AOL and Winfixer.. the malware advertisements should be gone.. for now.
A contact at Microsoft put me in touch with the appropriate people at AOL this morning - an advertising tech lead and a gentleman involved in policy and compliance. Thanks to a network capture that I gave to AOL they were finally able to track down the rogue advertiser who had infiltrated the AOL ad network to serve up winfixer malware advertisements and shut the ads down.
Once the guys at AOL and I actually hooked up, it only took a few hours to get the account shut down. Damned if I know why it took so long for us to connect, but it did.
AOL's official statement on the incident is:
"We use a wide range of technical and policy measures to prevent malware distributors from placing advertisements on our networks, but apparently one was able to circumvent those measures. We have blocked this ad campaign and [are] working with our technical and legal teams to take additional steps to block similar issues in future."
Not long ago Winfixer also infiltrated the MSN advertisement network. At the time MS issued the following answers to questions put to them:
1. What are Microsoft's policies on what is acceptable in terms of content in ads?
Microsoft's advertising policy states that our customers' online experience is protected from deceptive and misleading advertisements. We also have a high standard for the content that appears in ads. Some categories of advertisements-such as pornography, gambling or spyware/malware-are simply not appropriate for our audience. Additionally, we also exclude our competitors from running ads on our network and on specific sites.
2. What are Microsoft's policies and practices around content in ads on the Live/MSN properties?
Microsoft's Creative Acceptance Policy dictates the type of content ads that are appropriate for the MSN and Windows Live network. According to the policy, Microsoft follows three core guidelines when reviewing ads for MSN and Windows Live properties:
* Images and text must accurately represent the product or services.
* Cross media campaigns must deliver consistent imagery and messaging.
* Offers and sweepstakes must clearly identify the appropriate actions necessary.
To ensure that advertisements meet our standards, ads are visually reviewed for compliance with the Creative Acceptance Policy.
Microsoft have not issued a formal statement to me about the Winfixer outbreak on their network per se, but I did have a one-on-one meeting with a Director in Community & Intelligence, Security Research and Response about the incident and what needs to happen going forward. The primary point of the meeting was to discuss my concern that historically, once winfixer manages to infiltrate a network once, they continue to do so.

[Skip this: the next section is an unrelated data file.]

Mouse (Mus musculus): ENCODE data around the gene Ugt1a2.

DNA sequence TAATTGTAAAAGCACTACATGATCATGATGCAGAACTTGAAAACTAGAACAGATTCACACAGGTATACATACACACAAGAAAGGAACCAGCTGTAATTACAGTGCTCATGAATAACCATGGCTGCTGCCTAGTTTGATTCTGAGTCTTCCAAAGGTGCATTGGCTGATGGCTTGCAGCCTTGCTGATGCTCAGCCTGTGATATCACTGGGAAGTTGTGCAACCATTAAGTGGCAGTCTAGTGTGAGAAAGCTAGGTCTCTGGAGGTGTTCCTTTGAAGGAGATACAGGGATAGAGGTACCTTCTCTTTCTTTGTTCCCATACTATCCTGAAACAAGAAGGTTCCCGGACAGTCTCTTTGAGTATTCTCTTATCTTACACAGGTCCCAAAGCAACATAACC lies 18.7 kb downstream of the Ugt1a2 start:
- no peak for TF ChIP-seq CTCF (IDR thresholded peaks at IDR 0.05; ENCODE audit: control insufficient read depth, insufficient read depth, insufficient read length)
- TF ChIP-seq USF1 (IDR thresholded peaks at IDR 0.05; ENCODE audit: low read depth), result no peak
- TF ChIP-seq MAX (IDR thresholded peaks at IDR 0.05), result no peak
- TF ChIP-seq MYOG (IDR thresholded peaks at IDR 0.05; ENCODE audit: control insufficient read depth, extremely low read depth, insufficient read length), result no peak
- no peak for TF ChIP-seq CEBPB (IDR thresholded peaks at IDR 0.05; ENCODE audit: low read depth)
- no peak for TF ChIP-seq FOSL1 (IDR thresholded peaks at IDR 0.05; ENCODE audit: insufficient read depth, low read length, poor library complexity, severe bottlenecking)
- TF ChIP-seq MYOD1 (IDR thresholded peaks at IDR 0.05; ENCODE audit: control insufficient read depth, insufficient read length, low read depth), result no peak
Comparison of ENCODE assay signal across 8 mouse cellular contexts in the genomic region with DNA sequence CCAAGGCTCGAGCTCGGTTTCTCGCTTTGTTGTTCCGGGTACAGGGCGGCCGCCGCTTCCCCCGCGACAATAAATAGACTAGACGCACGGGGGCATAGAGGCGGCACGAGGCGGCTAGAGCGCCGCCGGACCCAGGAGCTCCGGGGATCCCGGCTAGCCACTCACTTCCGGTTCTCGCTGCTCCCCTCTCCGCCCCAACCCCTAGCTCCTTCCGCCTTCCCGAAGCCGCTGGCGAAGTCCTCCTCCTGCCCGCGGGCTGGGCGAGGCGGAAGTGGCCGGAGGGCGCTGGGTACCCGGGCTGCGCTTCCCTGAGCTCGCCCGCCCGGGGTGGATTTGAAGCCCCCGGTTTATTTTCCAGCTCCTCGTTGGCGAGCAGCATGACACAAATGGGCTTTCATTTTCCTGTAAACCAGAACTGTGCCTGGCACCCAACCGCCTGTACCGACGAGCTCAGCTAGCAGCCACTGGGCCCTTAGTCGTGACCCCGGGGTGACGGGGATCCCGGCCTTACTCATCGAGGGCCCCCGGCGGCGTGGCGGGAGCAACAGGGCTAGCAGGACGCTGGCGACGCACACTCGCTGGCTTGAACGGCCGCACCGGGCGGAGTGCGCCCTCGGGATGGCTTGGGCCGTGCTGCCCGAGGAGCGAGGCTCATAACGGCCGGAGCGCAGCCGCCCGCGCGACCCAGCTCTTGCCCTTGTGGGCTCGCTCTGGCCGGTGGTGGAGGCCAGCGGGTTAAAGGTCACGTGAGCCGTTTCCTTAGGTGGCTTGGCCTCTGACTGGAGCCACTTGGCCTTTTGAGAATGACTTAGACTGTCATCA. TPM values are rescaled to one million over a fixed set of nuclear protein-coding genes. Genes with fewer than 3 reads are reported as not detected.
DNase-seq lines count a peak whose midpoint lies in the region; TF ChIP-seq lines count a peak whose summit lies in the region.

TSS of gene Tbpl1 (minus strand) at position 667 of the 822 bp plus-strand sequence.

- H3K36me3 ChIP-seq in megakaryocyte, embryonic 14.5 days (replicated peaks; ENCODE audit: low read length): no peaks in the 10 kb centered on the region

Reality is that the problem of "bait and switch", and other deceitful practices that the bad guys employ to prevent discovery, is not going to go away. We can write all the policies and procedures that we want, and lay down rule after rule, but if the bad guys ignore said policies and procedures and rules and do what they can to circumvent them and minimise detection, then our only hope is to catch them in the act - and that, gentle reader, is far easier said than done.
When I see talk of policies and procedures, and rules and regulations, being used to police and control the bad guys I can't help but reflect on the fact that the bad guys don't care about, and invariably ignore, such rules and regulations, policies and procedures. We are not dealing with gentlemen, working by gentleman's rules, who are bound by morals and ethics that control their actions. The persons behind malware such as winfixer are not constrained by such things as morals or ules. Until we accept this basic reality we will continue to be outwitted by the bad guys.
I am not confident that MS and AOL and the advertising networks they use are going to be able to block the bad guys going forward, not unless they make the difficult (and financially penalising) decision to host their own creatives, thereby preventing bait and switch. Technical safety measures are failing and as long as we allow third parties to host the content that we display on your networks, we are at risk.
It's an arms race out there. The bad guys get in - we learn from the incident - we plug the hole and they then try to find another way. The bad guys try to avoid detection by their hosts by using various tricks, but reality is that sooner or later their wares must appear on a victim's computer and they are then detectable, and traceable.
We tracked them down on the MSN network, and we tracked them down on the AOL network, and I'll continue to do what is needed to track down those behind future outbreaks. The game is by no means over.